Army Combat Fitness Test
The Army’s overhaul of the current Army Physical Fitness Test (APFT) in favor of the gender-neutral Army Combat Fitness Test (ACFT) acknowledges the need for change. The current three-event APFT measures upper and lower body muscular endurance and cardiorespiratory endurance only. The new six-event ACFT expands the scope of the Army’s fitness test to the five domains of fitness necessary for competent tactical athletes: muscular strength, muscular endurance, cardiorespiratory endurance, explosive power, and speed/agility. While the ACFT field testing is underway, there are still questions regarding equipment, time requirements, funding, and military occupational specialty-specific grading standards. But one thing is certain, physical fitness training across the Army is adapting to better prepare Soldiers for the rigors of the new test.
Download the ACFT Handbook here.
Success of programs like THOR3 and RAW support the need for an overhaul on the training focus for all military personnel, and supports previous findings for strategies to help prevent injury across the force. In a 2010 study, Bullock, Jones, Gilchrist, and Marshall found that physical training interventions seeking to prevent overtraining and promote functional movement should be implemented by all services to decrease injury rates.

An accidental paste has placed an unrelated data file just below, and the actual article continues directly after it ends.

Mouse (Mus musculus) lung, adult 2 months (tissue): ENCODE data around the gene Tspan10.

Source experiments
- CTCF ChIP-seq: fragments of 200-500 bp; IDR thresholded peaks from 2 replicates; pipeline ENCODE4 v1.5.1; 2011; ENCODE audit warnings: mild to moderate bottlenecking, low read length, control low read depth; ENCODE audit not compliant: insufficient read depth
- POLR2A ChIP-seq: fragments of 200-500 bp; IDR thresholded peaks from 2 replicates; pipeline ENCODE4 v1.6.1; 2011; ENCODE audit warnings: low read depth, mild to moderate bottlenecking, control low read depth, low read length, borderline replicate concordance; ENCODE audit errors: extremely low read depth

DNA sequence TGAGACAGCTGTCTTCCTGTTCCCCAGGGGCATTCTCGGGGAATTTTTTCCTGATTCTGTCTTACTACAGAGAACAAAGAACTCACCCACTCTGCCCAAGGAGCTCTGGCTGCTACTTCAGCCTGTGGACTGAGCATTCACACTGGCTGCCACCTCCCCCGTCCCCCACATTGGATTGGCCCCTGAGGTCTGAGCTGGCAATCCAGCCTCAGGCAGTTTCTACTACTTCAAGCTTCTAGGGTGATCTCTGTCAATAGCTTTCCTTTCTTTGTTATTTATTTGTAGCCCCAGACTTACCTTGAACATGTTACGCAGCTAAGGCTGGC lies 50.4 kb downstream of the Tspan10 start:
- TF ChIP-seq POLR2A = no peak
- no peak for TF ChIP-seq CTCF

There is still much research needed to determine what will best meet SOF needs. By decreasing the incidence of non-combat related injuries, combat readiness is preserved and Soldiers’ operational careers are lengthened, which serves to better optimize the most important element of any special operations force—the human element (Parr et al., 2015).
Unit leaders can use this information as evidence of the effectiveness of the THOR3 and RAW programs to mitigate non-combat related injuries within their ranks, and promote the programs and their benefits. While the programs are currently specific to the SOF community, similar programs could be effective throughout the Army (Owens & Cameron, 2015). With the Army introducing the ACFT, it is imperative that unit physical training plans adapt to better prepare Soldiers across all five domains of combat related physical fitness. The effectiveness of programs like THOR3 and RAW could serve as standard for combat-oriented physical fitness.